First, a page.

Common EQ Settings (based on 3 band EQ)
Step Two

Being able to hear the vocal clearly is not just a matter of more volume. Many times volume can be adequate, but a bad EQ setting makes the vocal muddy and indistinct. After EQ is set, it should be left alone unless that channel’s input source is to be changed. Follow these general EQ settings for the following scenarios to ensure clear vocals and instruments.

Male Vocal
High 2 o’clock
Mid 10 o’clock
Low 12 o’clock

Female Vocal
High 2 o’clock
Mid 10 o’clock
Low 1 o’clock

Keyboard/ Piano
High 1 o’clock
Mid 10 o’clock
Low 12 o’clock

Acoustic Guitar
High 1 o’clock
Mid 12 o’clock
Low 1 o’clock

Electric Guitar
High 2 o’clock
Mid 12 o’clock
Low 12 o’clock

Harmonica/ Violin/Flute
High 2 o’clock
Mid 10 o’clock
Low 10 o’clock

Additional Recommendations

Muting
Only channels that are empty and never used should be muted. Once each working channel is set correctly, there is seldom a need to mute them during a service. Leaving the channels un-muted insures that all instruments and microphones will be on and available in a moment’s notice when a song leader needs them. Microphones and instruments have either an on/off switch or a volume control from the platform should the need arise.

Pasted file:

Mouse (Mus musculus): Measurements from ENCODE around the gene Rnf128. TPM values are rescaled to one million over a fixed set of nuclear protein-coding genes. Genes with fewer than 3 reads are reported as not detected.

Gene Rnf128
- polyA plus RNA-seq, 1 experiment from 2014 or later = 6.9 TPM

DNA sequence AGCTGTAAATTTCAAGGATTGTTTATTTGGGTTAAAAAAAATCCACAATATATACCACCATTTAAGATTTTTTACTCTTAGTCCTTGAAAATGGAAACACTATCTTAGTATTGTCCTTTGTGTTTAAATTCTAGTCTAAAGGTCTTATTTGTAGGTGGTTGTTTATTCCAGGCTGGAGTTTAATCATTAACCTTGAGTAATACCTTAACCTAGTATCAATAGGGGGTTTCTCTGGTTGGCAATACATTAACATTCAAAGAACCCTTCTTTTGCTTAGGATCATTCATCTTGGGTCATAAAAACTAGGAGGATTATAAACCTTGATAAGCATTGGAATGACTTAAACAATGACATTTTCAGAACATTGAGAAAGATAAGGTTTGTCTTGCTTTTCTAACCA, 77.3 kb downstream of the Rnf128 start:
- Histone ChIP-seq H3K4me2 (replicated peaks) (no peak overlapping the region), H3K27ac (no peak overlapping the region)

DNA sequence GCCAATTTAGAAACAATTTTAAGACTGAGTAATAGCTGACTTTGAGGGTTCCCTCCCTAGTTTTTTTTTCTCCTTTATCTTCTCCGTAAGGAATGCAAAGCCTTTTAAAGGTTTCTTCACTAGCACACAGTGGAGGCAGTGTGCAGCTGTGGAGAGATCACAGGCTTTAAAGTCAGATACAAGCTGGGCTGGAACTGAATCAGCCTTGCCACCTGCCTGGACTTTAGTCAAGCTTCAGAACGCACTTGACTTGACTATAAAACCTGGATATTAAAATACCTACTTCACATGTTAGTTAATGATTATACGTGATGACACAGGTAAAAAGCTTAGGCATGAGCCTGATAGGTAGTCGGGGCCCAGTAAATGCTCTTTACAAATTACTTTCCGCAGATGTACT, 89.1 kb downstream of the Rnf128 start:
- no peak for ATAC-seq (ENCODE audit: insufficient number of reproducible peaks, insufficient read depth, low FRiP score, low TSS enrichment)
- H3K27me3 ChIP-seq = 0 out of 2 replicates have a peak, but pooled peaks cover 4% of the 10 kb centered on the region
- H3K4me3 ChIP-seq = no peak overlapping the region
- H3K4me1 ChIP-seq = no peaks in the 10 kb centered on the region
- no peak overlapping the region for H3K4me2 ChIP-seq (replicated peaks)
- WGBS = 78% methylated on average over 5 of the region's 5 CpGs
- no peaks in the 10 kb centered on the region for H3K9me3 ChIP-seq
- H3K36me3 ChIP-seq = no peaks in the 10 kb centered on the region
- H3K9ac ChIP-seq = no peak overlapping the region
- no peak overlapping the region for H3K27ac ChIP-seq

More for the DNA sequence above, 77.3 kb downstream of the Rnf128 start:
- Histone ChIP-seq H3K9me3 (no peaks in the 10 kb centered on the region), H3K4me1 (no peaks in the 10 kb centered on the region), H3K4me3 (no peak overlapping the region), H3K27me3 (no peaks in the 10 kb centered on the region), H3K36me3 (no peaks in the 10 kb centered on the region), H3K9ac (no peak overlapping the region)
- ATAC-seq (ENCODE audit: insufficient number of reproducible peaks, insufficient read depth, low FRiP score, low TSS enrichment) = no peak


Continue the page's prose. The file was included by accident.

Labeling
Rather than using colored tape that is difficult to distinguish or is often covered by the vocalist’s hand to identify a microphone, it is helpful to use plain white surgical tape on the microphone and mixer, writing the vocalist’s name on each for identification. This way, each vocalist uses the same microphone every time, so re-adjusting Volume, EQ, and Effects settings is unnecessary. It is much easier to identify an individual singer quickly by sight than to determine what color tape they might be holding. (Note: Guest singers, for example, may simply be instructed to use “Linda’s” microphone or whichever one is going to be available.)

Noise/Hum/Buzz/Hazards
98% of interference can be avoided by these simple steps:
1. Never cross instrument or microphone cables with electric/ power cables. When this is unavoidable, place a non-metallic barrier between them such as a piece of wood, plastic, or rubber.